The horn sounds different every time, just a little more aggressive and desperate. As the train barrels down the tracks, 100 tons, 500 hundred tons, 6,000 tons of rolling metal and steel, I imagine there’s very little else for an engineer to do besides wail on the horn as hard as they can.
Friday, May 10, at 4:26 a.m., I was awakened by such a sound. Later at work I learned local filmmaker Jake Hoyungowa was struck by an eastbound train that morning. He was pronounced dead at the scene near West Route 66 and Beaver Street. (Read more about Hoyungowa’s life on page 18.)
Much of Flagstaff’s history revolves around the construction of the transcontinental railroad. Since its arrival at Old Town Spring on Aug. 1, 1882, the train has been romanticized as a charming aesthetic to our little mountain town. I see children waving to conductors, dazzled by the immense machinery at work, tourists with their cameras looking for the right angles, spectators taking selfies, giving the pull-the-horn signal to the engineer inside the passing train.
Even I was moved by the train. I still am, still amazed by the hulking invention that united the country, Atlantic Ocean to the Pacific. Where I live, I hear and feel the train dozens of times a day, in my apartment, as I’m walking around downtown, as I’m drinking coffee, talking to people about how the train took their friend.
In high school I used to take the Amtrak from Maricopa to Los Angeles to visit my dad. The train always left around midnight, and I could never fall asleep. Instead, I’d head to the observation car and wait for sunrise. High school, for many kids, is full of transitions, many of which can be hard, as it was for me. My family fractured and half of us relocated from California to Arizona. I’d always felt a little in-between—between identities as a Mexican-American child who didn’t speak Spanish but was just a little too brown for white eyes, between homes in two neighboring states. Home was no longer the waves of the Pacific and it certainly wasn’t in the deserts of the Southwest. Home was sunrise from an observation car, drinking coffee and writing nonsense as I rolled along the in-between.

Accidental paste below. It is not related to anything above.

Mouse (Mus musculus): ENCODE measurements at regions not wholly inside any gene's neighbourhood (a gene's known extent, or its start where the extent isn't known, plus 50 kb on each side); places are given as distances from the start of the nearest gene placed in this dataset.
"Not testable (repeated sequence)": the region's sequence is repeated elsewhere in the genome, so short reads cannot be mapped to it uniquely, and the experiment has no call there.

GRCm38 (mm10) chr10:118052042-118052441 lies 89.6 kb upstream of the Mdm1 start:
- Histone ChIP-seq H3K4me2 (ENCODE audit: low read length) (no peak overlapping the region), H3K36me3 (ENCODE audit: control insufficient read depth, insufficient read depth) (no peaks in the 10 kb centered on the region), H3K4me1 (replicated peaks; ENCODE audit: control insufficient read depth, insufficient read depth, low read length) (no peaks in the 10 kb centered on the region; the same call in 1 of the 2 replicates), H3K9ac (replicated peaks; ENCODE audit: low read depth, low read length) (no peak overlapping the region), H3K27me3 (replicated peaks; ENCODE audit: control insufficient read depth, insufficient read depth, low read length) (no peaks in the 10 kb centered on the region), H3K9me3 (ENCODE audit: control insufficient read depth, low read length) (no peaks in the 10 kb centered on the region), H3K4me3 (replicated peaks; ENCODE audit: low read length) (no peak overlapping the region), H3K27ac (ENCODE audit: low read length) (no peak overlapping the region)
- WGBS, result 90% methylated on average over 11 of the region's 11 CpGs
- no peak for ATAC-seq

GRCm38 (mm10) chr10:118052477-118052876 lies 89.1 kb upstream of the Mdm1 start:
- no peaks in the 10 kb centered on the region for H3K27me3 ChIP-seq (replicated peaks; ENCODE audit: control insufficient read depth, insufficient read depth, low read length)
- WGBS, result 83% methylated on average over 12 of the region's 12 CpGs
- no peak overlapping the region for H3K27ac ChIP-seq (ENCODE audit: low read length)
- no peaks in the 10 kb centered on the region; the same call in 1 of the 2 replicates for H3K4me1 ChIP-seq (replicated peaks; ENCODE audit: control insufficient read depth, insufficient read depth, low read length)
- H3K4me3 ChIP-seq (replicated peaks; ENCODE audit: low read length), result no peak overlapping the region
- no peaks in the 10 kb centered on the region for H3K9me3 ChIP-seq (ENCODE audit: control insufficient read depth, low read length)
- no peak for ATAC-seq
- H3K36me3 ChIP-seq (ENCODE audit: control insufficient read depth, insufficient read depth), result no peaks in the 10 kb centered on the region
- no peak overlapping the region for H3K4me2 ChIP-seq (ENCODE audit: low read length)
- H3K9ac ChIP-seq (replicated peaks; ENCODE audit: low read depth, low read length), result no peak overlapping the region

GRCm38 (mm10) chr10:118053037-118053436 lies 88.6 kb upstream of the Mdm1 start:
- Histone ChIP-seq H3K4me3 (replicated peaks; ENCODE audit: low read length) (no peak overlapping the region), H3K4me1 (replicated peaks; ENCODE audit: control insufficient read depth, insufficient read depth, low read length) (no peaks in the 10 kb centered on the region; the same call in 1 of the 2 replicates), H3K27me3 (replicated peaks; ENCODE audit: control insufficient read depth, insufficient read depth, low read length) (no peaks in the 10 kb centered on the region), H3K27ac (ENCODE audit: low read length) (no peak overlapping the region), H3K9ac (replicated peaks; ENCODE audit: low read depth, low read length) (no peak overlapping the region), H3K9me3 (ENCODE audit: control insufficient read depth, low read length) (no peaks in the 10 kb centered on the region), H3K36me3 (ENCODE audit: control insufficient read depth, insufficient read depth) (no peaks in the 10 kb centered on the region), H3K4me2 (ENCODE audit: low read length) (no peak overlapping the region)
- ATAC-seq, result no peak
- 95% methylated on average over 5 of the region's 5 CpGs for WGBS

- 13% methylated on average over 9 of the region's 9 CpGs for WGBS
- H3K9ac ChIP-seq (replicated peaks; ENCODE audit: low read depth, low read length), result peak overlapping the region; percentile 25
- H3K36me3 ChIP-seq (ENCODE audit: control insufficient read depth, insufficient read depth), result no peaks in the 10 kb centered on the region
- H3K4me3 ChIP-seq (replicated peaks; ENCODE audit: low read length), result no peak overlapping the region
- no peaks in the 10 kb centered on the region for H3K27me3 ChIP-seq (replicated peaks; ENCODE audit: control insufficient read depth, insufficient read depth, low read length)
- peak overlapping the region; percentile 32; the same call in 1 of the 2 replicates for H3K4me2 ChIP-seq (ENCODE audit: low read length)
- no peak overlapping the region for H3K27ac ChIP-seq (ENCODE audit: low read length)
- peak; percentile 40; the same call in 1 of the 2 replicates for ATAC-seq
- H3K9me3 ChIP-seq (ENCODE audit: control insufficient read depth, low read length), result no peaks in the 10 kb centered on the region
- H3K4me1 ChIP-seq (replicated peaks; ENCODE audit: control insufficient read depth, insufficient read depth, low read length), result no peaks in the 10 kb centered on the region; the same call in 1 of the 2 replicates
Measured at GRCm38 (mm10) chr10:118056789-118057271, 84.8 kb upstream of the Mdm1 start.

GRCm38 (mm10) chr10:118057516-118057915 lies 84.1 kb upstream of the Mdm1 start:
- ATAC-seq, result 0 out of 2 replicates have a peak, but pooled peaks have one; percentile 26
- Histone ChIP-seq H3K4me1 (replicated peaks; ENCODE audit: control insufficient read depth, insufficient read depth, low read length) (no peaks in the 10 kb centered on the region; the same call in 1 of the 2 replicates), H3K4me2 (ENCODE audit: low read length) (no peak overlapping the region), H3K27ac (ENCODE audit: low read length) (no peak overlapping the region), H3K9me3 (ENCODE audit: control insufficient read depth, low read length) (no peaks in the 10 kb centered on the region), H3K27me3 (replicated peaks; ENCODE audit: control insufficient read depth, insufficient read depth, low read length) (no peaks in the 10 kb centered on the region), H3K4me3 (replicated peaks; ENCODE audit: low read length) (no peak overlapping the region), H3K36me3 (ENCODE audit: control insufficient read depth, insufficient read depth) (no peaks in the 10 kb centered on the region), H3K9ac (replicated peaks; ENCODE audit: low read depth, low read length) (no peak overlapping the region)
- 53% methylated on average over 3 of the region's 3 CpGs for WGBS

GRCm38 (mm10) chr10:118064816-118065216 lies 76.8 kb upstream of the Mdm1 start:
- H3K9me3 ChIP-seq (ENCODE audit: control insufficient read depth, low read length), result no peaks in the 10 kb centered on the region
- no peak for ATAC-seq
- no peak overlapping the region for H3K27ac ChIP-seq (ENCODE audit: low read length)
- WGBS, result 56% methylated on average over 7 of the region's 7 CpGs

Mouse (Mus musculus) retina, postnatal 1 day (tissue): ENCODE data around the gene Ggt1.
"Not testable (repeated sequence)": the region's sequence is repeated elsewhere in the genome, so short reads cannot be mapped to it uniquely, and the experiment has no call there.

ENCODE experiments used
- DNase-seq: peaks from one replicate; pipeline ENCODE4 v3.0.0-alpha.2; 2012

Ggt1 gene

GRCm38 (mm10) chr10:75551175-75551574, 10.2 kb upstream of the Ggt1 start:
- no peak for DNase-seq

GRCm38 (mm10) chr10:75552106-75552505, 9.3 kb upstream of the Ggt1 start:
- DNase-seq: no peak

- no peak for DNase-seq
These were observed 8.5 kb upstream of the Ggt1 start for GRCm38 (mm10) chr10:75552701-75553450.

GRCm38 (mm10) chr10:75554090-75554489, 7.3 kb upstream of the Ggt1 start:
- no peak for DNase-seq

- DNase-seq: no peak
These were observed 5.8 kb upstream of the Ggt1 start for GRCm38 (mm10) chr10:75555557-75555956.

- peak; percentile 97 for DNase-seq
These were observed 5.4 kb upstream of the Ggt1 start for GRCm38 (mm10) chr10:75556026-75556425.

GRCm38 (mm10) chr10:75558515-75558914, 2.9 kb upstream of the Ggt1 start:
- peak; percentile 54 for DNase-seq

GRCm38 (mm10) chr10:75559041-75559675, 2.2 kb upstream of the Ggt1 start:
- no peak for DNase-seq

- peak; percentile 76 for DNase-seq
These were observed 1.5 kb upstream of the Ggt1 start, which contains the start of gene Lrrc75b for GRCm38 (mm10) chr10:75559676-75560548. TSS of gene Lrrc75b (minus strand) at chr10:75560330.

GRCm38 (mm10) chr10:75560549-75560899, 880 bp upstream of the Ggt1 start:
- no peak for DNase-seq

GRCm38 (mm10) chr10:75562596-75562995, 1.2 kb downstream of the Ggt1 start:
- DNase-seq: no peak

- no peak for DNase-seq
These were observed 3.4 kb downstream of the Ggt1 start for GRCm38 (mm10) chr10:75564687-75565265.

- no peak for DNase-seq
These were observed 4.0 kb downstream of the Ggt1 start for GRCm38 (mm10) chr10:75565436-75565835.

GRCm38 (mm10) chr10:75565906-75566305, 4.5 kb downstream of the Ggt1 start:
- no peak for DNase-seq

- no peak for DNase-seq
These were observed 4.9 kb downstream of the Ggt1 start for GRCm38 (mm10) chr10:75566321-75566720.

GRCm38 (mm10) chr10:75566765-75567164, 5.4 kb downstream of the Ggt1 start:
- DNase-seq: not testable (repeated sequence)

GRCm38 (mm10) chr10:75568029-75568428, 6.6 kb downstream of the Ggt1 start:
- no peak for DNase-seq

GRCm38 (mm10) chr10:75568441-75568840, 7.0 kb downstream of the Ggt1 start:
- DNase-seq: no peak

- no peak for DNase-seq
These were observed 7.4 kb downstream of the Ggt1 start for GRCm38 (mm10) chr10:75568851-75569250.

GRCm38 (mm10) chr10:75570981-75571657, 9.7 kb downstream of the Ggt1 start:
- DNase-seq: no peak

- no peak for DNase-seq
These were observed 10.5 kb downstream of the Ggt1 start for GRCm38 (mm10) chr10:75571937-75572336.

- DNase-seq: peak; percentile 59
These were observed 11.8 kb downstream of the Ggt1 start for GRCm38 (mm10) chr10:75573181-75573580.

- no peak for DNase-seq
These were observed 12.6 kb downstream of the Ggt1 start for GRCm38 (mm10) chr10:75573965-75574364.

When I decided to attend Northern Arizona University, I was delighted to discover Flagstaff’s history with the train. Through the railroad and through Flagstaff, people travel to the Grand Canyon, the Petrified Forest and the Painted Desert, as well as to Hopi and Navajo reservations. It’s been a source of inspiration, innovation and connection, but the longer I live here, the more I think about death when the train comes a rollin’.
In late 2017, two houseless individuals, Anthony Ortiz and Sheldon Negale, were struck and killed by the train within a few days of each other. The former individual, Ortiz, I came to know through my capstone project at NAU that focused on houselessness in Flagstaff. Almost a year later, Coconino Community College graduate Jason Wygle lost his life when he attempted to touch an oncoming train. NBC news reported that train-related deaths peaked in 2017. According to a safety report released by the Federal Rail Administration, “888 people died due to train-related incidents last year, and 575 of them were considered trespassers.”
Sometimes when I am waiting at the crossing gates while a train blows past, I close my eyes and let the sounds consume me: the screeching of the metal wheels spinning against the track, the rushing wind past the bounding machine. Lost inside the noise, I used to think of nothing and simply float among the sensation. When the train would pass, there’d be a still silence, as if the world stopped moving. Then the crossing gates would rise and the world would move on as though nothing had happened.
When I close my eyes now I think of Ortiz and Negale and Wygle. Hoyungowa, unfortunately, too. I think of the sound I used to meditate, the same sound that signaled the end of their lives with one horrific moment. And when the crossing gates rise, the world will move on again.